Hello osprey fans, 

Apologies for the recent hiatus in osprey updates, I have been away in Tiree trying to track down a corncrake and a member of our team was isolating due to that thing we all got. This meant our team were very stretched over the jubilee week and spent most of their time talking to excited visitors in the centre. You will be happy to know that the abandonment of my duties didn't lead to me seeing a corncrake. It's true what they say, you can't have your crake and eat it! 

There seems to have been lots of strange goings-on in my absence. We had the arrival of some very lovely goshawk chicks that are coming along nicely. It has been interesting to see that they have been eating some red squirrels. We knew that would happen but we are just keeping our fingers crossed that they won't be bringing in any osprey chicks onto their nest! 

Our ospreys look like the heat had got to them last week and in an odd turn of events, they both appeared to be attacking one another. On the 2nd of June after the female chased AX6 off the nest he flew back around and gave himself a good knock on the perch branch. 

This led to him falling into the tree where he lay dazed for a minute before he returned a barrage of low flying talon strikes on the female who appeared to defend the nest from him. 

This would certainly pique my interest in something that has often confused me. How is it that ospreys are recognising one another? Is there something visual cues that they can identify their partner or is it in the way they behave? Perhaps this behaviour of mistaken identity occurs more in establishing pairs of ospreys?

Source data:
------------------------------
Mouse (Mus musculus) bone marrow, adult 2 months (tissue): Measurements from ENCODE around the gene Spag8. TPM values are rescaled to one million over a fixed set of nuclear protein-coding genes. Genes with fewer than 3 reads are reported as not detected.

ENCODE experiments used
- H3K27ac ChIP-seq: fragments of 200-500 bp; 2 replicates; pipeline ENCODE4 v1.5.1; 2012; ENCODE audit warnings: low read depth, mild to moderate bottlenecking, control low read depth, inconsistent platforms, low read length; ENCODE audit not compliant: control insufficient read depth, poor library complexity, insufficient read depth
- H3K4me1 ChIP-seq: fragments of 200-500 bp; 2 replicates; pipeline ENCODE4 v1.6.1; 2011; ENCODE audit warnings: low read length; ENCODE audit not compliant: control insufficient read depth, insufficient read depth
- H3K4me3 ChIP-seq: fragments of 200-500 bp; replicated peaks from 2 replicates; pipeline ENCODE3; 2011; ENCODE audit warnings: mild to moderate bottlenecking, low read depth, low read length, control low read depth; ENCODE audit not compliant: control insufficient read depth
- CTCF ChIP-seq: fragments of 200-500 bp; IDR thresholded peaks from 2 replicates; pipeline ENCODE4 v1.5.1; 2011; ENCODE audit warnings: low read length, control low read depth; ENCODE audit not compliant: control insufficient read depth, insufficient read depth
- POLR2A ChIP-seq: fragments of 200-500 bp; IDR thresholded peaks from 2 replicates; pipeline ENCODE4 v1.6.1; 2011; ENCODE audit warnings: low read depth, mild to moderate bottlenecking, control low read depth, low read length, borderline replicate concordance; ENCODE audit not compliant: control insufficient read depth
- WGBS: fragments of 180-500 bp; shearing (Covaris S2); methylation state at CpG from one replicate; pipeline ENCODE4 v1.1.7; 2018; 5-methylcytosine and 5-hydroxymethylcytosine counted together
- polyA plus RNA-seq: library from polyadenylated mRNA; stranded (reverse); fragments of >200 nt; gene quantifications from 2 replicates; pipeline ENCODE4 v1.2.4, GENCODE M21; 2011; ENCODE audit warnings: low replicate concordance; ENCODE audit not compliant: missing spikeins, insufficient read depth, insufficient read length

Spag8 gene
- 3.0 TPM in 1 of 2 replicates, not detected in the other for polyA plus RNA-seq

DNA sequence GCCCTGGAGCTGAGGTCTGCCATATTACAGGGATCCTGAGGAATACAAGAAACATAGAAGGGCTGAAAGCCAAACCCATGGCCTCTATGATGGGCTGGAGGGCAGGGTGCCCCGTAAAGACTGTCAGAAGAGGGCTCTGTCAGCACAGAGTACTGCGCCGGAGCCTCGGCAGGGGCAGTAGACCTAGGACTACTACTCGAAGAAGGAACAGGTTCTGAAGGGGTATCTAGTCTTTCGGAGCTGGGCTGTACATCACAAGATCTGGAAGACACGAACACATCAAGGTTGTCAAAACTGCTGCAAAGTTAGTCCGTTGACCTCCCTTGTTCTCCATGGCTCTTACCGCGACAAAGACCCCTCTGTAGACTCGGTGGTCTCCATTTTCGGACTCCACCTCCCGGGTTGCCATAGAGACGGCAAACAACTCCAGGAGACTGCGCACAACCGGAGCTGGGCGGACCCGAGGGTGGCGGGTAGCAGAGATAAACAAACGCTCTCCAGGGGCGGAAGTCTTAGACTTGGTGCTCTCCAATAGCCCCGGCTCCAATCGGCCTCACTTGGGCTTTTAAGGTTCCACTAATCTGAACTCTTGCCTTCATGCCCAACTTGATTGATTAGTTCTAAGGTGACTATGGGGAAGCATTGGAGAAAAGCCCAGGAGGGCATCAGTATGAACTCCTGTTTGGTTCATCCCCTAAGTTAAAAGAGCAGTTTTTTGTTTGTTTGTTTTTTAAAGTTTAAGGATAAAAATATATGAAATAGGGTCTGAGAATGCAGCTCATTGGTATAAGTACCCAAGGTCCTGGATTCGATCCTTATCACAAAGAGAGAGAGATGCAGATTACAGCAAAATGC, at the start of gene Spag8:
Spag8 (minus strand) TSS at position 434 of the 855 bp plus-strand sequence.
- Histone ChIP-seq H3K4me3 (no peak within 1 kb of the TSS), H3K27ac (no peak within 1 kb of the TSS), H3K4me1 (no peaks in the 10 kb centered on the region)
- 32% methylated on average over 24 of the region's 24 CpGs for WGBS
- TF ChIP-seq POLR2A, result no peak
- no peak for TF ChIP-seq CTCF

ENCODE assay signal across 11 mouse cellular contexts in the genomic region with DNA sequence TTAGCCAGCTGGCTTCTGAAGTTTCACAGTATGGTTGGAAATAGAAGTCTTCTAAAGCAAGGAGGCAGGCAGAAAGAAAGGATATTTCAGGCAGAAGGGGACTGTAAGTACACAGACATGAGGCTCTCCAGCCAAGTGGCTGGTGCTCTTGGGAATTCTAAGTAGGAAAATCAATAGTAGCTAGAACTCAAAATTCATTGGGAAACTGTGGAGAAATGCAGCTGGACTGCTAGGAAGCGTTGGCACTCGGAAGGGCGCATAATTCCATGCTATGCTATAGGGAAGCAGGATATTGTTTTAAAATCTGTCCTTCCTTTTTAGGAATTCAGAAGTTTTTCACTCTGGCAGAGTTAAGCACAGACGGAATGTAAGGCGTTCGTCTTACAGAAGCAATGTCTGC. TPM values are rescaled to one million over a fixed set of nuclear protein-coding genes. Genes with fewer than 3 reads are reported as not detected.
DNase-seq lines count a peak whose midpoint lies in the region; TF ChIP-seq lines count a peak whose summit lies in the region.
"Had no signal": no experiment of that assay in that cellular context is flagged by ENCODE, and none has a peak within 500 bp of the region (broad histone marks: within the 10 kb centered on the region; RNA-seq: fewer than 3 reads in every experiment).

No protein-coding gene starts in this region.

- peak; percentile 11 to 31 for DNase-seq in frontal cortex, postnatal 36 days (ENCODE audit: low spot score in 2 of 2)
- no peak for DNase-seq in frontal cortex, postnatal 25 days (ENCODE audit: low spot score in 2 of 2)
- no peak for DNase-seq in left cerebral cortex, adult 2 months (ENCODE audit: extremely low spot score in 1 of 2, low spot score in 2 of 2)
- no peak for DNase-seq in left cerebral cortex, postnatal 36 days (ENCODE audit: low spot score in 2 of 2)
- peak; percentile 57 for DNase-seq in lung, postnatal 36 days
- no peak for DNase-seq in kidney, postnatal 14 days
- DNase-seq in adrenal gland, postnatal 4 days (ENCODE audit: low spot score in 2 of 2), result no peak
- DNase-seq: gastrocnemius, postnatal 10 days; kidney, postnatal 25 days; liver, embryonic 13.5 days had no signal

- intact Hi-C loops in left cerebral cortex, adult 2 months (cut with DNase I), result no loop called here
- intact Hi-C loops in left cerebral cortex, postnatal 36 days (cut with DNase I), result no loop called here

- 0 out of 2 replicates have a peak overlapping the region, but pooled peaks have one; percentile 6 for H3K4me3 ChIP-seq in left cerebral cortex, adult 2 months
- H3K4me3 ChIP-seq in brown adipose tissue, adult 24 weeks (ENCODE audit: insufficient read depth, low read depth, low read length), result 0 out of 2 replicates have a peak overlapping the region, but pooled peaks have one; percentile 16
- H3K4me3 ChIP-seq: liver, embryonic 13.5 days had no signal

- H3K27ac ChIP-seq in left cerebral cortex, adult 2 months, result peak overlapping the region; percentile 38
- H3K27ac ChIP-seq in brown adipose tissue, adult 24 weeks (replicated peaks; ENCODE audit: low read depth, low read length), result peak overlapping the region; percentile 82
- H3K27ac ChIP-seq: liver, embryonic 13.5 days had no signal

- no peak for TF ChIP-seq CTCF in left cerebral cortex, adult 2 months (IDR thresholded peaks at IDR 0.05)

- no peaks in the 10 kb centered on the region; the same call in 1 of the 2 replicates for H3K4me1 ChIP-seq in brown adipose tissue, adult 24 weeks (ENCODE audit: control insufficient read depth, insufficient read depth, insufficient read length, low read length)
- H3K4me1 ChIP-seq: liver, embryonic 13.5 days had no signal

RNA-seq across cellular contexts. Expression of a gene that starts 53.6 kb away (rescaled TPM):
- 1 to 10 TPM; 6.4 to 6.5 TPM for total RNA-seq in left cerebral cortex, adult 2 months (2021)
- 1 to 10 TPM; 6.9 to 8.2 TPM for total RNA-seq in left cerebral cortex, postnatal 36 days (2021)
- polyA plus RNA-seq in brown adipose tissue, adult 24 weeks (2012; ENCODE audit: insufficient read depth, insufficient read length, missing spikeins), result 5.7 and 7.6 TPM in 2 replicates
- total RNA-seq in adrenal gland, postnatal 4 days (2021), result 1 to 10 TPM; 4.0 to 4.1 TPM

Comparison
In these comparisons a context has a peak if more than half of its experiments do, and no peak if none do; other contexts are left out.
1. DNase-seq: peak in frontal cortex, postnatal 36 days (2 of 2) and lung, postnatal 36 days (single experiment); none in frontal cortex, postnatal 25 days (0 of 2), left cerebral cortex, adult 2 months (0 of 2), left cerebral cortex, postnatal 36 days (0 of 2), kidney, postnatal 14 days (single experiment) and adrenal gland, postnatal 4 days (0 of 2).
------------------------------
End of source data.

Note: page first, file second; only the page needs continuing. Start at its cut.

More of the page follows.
Aside from the standard self-sabotage from within the Garten nest everything seems to be going smoothly. Our prediction date for the first hatch is tomorrow so we can keep our fingers crossed and see if this first egg is hardy enough to survive adult talons and hatch. If this is successful it will be the first osprey chick we have seen on this nest since Odin disappeared in 2017! It seems like a truly monumental moment for Garten when you consider how much change has taken place between then and now. We have a whole new centre, we are a partner in the large forest restoration project in the UK, we have experienced a global pandemic and we have watched the rise of youth climate change protestors fighting to protect the natural world.

Let us hope that amongst all this change that nature and ospreys stay a constant in our lives!